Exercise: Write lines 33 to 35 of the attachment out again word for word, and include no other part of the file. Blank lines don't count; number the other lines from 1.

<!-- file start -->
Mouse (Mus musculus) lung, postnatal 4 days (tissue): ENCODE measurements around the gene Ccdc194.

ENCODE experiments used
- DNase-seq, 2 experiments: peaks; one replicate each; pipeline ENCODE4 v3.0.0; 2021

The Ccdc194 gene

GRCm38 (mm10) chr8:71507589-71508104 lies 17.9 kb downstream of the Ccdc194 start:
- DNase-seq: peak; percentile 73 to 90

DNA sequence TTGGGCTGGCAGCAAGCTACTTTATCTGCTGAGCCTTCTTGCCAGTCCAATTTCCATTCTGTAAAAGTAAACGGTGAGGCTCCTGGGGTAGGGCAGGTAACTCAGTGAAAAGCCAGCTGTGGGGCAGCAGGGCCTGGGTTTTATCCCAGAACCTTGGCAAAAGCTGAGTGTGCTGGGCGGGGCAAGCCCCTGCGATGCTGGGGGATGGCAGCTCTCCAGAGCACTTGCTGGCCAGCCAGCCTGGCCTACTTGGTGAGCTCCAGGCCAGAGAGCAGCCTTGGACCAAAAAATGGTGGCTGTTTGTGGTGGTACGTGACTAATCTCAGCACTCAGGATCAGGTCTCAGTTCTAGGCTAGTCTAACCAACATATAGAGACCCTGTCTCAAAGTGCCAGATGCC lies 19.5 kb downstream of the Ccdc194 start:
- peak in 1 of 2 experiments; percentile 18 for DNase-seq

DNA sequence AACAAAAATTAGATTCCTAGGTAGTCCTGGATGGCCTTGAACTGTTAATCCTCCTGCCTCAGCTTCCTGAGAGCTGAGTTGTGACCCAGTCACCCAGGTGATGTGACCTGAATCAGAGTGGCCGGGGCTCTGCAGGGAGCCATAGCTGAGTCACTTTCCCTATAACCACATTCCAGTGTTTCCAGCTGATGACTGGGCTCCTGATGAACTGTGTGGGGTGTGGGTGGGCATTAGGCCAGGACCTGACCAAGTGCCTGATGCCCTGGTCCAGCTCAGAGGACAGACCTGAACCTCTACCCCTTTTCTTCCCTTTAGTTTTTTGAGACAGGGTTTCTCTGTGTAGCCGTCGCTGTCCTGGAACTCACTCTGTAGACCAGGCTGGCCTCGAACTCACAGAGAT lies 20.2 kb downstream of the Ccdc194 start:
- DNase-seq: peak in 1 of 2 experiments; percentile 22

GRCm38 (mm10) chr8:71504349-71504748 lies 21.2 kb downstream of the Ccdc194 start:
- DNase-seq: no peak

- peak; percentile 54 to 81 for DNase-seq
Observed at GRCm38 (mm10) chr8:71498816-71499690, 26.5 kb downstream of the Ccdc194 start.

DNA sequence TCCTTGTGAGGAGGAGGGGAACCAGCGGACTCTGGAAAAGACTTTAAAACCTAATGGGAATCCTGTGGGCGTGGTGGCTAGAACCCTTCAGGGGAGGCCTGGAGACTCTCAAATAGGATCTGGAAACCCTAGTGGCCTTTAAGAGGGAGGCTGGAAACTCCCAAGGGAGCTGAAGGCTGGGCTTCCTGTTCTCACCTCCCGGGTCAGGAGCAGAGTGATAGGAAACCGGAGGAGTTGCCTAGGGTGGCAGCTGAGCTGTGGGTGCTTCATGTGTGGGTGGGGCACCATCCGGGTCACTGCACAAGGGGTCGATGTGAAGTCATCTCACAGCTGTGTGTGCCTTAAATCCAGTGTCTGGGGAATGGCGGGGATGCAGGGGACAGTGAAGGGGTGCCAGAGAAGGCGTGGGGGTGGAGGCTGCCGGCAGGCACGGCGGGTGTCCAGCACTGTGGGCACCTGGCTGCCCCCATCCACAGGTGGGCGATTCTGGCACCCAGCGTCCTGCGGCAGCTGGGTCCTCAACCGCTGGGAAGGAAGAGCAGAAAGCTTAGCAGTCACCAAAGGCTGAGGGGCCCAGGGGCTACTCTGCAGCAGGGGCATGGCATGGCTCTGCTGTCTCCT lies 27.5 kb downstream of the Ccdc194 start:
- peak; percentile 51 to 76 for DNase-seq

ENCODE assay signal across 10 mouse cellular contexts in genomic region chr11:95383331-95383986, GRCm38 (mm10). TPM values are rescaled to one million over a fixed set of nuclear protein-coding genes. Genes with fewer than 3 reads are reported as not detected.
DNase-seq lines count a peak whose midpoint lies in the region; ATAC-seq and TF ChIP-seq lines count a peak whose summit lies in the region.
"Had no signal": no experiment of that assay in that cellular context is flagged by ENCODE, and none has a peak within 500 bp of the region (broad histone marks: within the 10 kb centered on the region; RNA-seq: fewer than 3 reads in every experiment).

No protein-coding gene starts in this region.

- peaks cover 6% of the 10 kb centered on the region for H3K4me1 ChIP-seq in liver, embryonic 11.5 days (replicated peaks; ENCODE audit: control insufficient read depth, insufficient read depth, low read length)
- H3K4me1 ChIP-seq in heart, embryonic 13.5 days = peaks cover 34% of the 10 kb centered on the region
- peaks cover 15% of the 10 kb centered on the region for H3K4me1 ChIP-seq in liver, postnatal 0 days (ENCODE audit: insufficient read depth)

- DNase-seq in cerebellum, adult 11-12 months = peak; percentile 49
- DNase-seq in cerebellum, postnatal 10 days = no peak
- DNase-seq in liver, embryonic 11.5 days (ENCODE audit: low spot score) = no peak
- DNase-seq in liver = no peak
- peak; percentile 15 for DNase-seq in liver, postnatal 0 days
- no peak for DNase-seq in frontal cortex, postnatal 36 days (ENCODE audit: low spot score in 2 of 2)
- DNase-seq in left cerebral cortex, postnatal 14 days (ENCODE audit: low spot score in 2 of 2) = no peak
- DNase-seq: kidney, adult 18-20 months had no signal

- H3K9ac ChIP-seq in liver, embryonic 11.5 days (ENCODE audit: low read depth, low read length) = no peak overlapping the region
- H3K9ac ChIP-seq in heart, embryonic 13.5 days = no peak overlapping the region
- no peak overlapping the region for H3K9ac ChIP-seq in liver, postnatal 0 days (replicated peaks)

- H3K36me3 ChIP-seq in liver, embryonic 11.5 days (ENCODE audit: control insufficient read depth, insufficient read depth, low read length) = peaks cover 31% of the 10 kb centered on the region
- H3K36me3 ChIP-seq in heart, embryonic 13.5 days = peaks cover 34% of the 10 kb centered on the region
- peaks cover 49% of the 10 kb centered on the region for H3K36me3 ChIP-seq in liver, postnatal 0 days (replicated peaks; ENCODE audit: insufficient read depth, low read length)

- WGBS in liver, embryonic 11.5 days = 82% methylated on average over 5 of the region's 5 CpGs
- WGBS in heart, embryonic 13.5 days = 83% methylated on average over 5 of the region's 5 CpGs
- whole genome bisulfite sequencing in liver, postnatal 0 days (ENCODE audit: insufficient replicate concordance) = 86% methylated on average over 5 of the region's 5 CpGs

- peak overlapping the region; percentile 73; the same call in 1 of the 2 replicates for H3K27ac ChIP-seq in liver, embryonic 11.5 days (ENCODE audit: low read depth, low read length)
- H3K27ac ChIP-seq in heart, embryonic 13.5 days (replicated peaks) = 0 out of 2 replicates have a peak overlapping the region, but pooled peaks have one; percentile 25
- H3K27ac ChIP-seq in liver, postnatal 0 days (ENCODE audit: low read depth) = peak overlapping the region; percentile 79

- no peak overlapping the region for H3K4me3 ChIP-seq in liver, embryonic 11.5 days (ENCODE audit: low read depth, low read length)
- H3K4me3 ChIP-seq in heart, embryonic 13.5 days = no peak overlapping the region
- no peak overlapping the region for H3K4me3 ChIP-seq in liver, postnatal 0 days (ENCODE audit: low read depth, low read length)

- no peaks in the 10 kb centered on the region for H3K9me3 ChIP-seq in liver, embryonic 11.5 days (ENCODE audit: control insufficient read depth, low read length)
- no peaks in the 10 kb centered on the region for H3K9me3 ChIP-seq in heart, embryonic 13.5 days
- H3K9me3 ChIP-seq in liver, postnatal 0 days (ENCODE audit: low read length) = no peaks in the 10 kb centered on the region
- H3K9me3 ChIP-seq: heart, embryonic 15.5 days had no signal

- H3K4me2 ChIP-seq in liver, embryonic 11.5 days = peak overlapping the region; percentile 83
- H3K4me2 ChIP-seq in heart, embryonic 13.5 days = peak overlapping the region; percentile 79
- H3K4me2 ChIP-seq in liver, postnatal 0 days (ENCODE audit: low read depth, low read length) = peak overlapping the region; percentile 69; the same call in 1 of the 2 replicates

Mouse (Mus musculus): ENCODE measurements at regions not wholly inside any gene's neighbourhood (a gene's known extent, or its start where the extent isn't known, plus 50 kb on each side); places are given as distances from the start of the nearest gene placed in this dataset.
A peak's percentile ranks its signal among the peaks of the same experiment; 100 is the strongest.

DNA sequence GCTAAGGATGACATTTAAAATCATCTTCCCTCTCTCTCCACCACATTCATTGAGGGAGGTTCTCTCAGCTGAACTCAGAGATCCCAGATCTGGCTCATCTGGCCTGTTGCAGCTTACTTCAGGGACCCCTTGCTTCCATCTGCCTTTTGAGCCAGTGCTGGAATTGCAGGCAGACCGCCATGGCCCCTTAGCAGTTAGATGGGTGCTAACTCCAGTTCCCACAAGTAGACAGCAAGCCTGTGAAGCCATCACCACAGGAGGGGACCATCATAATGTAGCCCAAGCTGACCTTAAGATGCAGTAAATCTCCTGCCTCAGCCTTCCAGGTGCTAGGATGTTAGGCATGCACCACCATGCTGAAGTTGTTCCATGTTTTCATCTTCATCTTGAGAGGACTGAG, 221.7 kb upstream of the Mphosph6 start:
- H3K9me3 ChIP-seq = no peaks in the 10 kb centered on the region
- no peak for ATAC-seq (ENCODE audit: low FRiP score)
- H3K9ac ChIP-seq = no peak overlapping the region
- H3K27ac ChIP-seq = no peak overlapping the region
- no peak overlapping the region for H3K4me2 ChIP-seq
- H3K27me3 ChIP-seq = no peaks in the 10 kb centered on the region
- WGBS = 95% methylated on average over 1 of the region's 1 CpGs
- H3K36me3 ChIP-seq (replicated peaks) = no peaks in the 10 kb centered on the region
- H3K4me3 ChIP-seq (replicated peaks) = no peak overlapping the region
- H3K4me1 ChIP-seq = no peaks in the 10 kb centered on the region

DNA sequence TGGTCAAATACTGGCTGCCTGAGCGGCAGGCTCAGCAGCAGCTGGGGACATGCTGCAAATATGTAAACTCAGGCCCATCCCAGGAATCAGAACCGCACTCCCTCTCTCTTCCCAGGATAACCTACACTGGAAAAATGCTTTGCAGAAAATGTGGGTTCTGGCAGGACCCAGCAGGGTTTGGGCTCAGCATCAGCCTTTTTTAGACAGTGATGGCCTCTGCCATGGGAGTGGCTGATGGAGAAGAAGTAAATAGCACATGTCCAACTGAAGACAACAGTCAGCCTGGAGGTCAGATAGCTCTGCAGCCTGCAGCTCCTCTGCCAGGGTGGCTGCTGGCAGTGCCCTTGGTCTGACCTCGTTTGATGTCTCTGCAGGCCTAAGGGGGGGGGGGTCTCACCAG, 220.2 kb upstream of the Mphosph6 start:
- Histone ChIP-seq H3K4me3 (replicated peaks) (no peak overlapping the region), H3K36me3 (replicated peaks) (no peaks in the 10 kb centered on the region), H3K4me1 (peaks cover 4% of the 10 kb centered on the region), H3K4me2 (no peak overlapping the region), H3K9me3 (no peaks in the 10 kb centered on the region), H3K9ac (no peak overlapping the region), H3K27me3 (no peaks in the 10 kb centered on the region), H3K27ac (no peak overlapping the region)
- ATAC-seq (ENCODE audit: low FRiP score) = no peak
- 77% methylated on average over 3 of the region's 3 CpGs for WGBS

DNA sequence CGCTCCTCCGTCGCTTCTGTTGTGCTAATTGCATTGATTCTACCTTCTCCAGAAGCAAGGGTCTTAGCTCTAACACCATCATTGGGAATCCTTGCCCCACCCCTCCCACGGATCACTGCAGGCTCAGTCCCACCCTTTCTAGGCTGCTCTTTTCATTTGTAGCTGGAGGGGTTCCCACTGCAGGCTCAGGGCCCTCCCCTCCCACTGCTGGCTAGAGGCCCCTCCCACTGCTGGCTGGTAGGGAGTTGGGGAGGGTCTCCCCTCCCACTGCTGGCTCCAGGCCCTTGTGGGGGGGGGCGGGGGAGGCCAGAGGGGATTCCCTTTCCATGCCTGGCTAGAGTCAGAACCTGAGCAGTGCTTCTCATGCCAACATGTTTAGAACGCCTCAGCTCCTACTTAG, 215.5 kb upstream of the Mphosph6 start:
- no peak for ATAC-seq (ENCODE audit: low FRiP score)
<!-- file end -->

- H3K9ac ChIP-seq in heart, embryonic 13.5 days = no peak overlapping the region
- no peak overlapping the region for H3K9ac ChIP-seq in liver, postnatal 0 days (replicated peaks)

- H3K36me3 ChIP-seq in liver, embryonic 11.5 days (ENCODE audit: control insufficient read depth, insufficient read depth, low read length) = peaks cover 31% of the 10 kb centered on the region